Last week I read a smart post about some of the shortcomings of the now 20-day-old California Consumer Privacy Act (CCPA), and how it may not cover downstream data resellers in any kind of an effective way. I encourage anyone working in the data protection space to...
Reforming Copyright Law Last time, I questioned the premises and theses of the common notion that the “Blurred Lines,” “Stairway to Heaven” and “Dark Horse” cases are chilling creativity. My main point was that the only way to determine whether this was happening is...
And What Should We Do About It? Ever since the shocking “Blurred Lines” jury verdict, there has been a steady drum beat about how that case, and some subsequent music-and-copyright cases, has chilled songwriting. Since “Blurred Lines,” the same U.S. District Court has...
2019 will be remembered as the year we still tried to figure out how to get the GDPR right, we spent time trying to understanding what “sale” will mean under CCPA, and we went through about two data breaches a day. Will next year be more of the same? The CCPA will...
When Is it Appropriate to Knock Out a Copyright Case Based on Lack of Substantial Similarity? Last week, the Ninth Circuit Court of Appeals revised its opinion in the “Haters Gonna Hate” case, Hall v. Swift, which I blogged about recently. The main holding remains the...
Why Did the Easy One Fail and the Hard One Succeed? Many years ago, the Vinh-Sanh Trading Corporation began selling rice it imported from southeast Asia under the following trademark, which it called the THREE LADIES BRAND: Here it is on a bag of Thai jasmine rice:...
Strangely, this quote comes right after Wang notes that a jury ruled in FAVOR of Led Zeppelin.
I.e., when the Constitution and Bill of Rights were drafted and ratified.
The song “Dark Horse” supposedly infringes on.
It’s bizarre because the musicologists rely on evidence and expert testimony that is not before the court. You can’t do that.
He also sued Kesha’s mom twice in Nashville for defamation.
My own sense here in Nashville is that these cases are kind of ridiculous, but no one is going to change their songwriting method because of them. Then again, I don’t hang out with the sort of upper-echelon types who have more to lose. A struggling songwriter is going to take his or her chances, or else pack it in.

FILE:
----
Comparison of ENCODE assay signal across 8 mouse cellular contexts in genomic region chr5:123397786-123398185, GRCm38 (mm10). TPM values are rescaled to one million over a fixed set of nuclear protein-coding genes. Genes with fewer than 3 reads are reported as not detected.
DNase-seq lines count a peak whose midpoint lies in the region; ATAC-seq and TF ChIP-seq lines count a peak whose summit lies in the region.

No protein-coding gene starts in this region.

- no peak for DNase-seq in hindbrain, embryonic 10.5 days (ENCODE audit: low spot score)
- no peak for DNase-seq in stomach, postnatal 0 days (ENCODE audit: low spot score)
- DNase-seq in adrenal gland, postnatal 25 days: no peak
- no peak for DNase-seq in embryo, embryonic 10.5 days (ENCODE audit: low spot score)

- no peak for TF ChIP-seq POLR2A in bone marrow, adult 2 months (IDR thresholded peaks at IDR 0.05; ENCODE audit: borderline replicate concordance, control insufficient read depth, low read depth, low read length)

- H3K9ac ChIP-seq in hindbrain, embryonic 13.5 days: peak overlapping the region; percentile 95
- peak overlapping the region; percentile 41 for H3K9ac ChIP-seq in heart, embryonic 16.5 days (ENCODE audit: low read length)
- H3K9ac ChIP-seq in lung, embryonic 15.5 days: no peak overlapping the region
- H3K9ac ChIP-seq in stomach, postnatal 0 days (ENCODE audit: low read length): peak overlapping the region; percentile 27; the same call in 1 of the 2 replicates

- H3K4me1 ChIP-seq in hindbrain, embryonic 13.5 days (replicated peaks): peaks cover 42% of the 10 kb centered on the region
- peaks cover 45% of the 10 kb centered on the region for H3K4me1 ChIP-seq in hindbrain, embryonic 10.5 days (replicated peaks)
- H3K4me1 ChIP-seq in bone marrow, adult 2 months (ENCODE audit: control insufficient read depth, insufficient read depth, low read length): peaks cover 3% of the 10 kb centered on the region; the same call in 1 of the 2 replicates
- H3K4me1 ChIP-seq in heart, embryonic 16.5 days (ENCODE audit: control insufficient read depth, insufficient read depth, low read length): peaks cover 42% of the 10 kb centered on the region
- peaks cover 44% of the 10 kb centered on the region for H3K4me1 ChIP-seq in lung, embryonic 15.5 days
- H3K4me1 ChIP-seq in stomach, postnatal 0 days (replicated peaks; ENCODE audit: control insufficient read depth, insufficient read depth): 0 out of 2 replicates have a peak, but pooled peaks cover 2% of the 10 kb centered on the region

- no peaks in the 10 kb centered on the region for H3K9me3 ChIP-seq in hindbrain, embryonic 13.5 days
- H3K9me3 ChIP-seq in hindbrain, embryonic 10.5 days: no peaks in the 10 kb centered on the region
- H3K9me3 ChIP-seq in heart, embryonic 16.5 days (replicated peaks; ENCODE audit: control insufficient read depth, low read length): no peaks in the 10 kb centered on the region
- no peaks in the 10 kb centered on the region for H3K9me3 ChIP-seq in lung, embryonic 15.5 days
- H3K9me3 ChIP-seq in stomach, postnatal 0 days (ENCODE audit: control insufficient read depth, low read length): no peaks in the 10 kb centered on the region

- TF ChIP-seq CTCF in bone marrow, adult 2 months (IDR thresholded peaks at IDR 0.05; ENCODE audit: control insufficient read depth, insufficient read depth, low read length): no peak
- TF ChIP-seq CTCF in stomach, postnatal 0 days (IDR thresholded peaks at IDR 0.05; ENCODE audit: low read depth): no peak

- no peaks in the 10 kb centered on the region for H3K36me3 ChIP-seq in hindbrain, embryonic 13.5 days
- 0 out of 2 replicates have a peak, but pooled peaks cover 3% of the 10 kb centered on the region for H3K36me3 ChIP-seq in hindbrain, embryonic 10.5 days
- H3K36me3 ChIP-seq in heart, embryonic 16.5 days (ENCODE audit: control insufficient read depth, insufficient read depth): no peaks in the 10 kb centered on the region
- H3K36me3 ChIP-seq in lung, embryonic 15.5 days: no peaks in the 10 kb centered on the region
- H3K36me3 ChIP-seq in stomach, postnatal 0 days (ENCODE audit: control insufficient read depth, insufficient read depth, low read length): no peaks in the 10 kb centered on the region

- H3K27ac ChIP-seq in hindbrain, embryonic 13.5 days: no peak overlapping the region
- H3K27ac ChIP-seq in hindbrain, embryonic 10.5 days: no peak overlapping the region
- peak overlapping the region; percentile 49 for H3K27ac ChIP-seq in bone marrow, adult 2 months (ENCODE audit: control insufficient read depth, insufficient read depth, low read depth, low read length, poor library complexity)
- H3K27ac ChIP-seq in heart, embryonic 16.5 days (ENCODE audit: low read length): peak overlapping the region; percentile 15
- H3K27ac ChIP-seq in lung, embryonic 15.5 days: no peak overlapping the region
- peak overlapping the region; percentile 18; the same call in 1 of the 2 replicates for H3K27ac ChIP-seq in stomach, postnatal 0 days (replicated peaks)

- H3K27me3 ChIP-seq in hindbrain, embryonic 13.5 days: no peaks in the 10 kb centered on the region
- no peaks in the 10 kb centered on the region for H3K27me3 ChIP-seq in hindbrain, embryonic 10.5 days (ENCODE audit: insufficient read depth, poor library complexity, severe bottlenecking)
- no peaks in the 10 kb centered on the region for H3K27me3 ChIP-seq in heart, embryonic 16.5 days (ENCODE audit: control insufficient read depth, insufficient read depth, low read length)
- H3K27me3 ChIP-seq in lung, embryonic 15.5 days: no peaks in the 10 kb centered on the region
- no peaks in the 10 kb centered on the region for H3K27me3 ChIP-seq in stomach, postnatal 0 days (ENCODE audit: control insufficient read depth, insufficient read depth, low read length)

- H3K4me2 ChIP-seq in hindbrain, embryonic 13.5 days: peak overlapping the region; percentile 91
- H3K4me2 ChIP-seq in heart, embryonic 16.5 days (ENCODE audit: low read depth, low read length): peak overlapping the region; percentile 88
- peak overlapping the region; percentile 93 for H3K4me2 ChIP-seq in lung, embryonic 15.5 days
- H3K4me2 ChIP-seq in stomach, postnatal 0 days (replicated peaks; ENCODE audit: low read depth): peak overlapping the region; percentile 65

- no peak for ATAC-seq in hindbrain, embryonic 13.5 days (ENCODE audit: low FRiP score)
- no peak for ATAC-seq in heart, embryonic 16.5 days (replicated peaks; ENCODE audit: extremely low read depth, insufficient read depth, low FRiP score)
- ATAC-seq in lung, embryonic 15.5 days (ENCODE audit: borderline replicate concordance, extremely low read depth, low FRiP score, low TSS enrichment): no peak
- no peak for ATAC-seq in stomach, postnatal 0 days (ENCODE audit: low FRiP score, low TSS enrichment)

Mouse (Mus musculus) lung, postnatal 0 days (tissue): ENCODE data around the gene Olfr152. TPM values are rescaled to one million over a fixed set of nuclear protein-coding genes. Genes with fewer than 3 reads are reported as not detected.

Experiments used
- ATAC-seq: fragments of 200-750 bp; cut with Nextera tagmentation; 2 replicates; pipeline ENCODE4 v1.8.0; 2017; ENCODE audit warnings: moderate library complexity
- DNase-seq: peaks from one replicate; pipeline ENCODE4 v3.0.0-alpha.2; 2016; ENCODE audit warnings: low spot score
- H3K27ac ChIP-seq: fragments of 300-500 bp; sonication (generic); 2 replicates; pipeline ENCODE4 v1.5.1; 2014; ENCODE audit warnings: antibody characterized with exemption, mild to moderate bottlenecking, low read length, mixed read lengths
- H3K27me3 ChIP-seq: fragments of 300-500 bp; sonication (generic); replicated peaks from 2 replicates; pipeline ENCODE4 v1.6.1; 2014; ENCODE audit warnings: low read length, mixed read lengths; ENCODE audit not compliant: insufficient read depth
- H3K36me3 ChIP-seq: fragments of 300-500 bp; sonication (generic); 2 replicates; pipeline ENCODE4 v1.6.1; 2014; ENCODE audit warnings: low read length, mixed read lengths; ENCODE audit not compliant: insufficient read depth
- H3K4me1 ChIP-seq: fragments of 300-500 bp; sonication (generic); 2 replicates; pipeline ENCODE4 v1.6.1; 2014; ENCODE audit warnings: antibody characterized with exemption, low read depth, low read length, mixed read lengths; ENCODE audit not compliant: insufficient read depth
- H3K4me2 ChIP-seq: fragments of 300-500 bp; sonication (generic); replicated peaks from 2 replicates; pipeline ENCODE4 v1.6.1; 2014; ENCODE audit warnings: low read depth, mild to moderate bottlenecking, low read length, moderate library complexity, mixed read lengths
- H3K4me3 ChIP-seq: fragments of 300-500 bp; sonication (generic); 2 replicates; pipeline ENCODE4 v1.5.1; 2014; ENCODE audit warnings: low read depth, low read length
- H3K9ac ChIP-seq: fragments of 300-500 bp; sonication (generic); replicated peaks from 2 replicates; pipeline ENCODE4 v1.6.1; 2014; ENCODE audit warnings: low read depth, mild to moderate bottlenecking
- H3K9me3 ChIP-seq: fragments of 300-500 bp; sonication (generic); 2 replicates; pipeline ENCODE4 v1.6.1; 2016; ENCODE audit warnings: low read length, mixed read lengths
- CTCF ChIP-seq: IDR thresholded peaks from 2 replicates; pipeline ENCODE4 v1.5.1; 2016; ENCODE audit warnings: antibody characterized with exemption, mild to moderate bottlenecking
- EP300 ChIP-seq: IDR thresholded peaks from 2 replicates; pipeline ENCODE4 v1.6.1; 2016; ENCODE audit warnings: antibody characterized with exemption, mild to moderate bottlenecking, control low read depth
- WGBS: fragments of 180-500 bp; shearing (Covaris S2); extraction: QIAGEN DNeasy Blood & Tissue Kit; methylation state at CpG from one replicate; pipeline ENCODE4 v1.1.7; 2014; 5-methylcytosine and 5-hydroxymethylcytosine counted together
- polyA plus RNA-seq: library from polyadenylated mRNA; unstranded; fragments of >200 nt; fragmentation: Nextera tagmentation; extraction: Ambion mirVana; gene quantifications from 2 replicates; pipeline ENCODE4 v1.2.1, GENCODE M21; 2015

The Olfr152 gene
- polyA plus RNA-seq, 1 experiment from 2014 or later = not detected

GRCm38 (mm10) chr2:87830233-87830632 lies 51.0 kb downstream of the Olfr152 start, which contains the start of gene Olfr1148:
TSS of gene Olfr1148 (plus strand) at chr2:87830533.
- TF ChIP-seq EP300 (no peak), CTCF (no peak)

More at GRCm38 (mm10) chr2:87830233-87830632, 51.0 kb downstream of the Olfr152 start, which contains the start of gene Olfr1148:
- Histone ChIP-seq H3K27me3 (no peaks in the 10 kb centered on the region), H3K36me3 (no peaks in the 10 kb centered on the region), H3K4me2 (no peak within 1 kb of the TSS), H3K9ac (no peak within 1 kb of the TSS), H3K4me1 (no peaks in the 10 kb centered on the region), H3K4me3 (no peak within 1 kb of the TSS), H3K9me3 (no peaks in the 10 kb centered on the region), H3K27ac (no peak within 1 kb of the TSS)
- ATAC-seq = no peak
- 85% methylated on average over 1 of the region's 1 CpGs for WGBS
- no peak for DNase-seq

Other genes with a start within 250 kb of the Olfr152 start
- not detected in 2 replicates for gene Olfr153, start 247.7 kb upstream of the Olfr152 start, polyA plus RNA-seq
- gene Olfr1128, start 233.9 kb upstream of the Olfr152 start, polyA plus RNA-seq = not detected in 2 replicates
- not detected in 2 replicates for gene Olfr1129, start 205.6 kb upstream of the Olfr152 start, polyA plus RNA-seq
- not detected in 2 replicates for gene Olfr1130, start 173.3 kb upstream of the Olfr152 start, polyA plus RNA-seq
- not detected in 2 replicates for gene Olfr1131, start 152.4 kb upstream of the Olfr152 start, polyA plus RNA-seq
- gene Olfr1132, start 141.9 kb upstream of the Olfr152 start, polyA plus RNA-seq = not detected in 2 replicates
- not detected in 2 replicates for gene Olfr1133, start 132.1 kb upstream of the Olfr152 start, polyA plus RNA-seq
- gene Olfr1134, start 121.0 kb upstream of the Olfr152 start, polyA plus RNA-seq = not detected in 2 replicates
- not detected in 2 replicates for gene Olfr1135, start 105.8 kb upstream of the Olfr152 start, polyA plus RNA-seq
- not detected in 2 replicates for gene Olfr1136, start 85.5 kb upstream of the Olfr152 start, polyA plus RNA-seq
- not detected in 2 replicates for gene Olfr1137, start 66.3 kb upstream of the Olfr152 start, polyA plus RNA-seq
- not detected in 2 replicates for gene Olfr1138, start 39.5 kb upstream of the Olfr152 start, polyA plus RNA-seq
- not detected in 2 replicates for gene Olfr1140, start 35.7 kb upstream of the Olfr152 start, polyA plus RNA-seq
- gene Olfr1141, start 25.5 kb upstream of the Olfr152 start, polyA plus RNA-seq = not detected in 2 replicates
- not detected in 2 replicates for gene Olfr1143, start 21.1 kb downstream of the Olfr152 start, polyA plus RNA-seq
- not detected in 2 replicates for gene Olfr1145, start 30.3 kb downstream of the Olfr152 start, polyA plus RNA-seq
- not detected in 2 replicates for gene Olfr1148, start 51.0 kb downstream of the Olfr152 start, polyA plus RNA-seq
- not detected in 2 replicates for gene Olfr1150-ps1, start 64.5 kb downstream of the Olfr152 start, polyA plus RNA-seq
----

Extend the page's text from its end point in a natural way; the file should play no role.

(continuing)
To be clear, fair use might care about how I use your tune, but my own creativity doesn’t much enter into the analysis.
Strictly speaking, everything that happens between the pleadings and trial is “pre-trial,” and discovery is just the most important thing that happens during the pre-trial stage. Also, strictly speaking, the pleadings can be amended well after the “pleadings stage.” So these stages aren’t precisely delineated, but they’re useful.
The plaintiff is not expected to have extrasensory powers, so if the plaintiff merely has a reasonable basis to believe something is so, it may allege that fact “on information and belief.” For example, if you honestly believe the defendant did something knowingly, you can allege, “On information and belief, the defendant carried out these actions knowingly.”
Normally, a defendant’s affirmative defenses can’t be used to attack the complaint, unless the plaintiff alleged facts in the complaint that make out the elements of an affirmative defense. This is rare, because plaintiffs will avoid alleging such facts, but it’s unavoidable.
More rarely, the plaintiff can move for summary judgment, but this is usually much harder.
There are three judges on an appellate panel.
This case is remarkable also because the plaintiff’s case was argued by well-known former Ninth Circuit judge.
There’s some dispute about this, but it appears Vinh-Sanh’s Laotian woman has been replaced with a Hmong woman.
Honest question: what DO we know about this?
Regardless of its reasoning, this denial was justifiable. TROs are drastic. One way to think of them is: can you live even two weeks without it? Few cases are so urgent.
You need not know the name of the company, only that the products come from or are backed by the same “source,” which is why trademarks are sometimes described as “source indicators.”
Wait, isn’t that what trademarks are for, so DON’T have to open up the bag and measure the differences? Oh, never mind.
Full disclosure: I buy my running shoes at Fleet Feet, now that the venerable Athlete’s House in Belmont University has closed.
Er, service mark. Whatever.
Many courts are highly skeptical of the theory of “reverse confusion,” but this court isn’t one.
And it isn’t over. Nike has appealed.
Apparently. I haven’t independently researched this, but if it were otherwise, it seems Nike didn’t raise it or emphasize it enough. Since Nike sealed most of its filings, I can’t tell.
Ironically, the consumers’ interest in “forward confusion” cases, like Vinh-Sanh’s, is much greater than in “reverse confusion” cases, like Fleet Feet’s. The danger facing Fleet Feet is that its goodwill in its marks will be squashed flat by Nike. I doubt consumers would care much.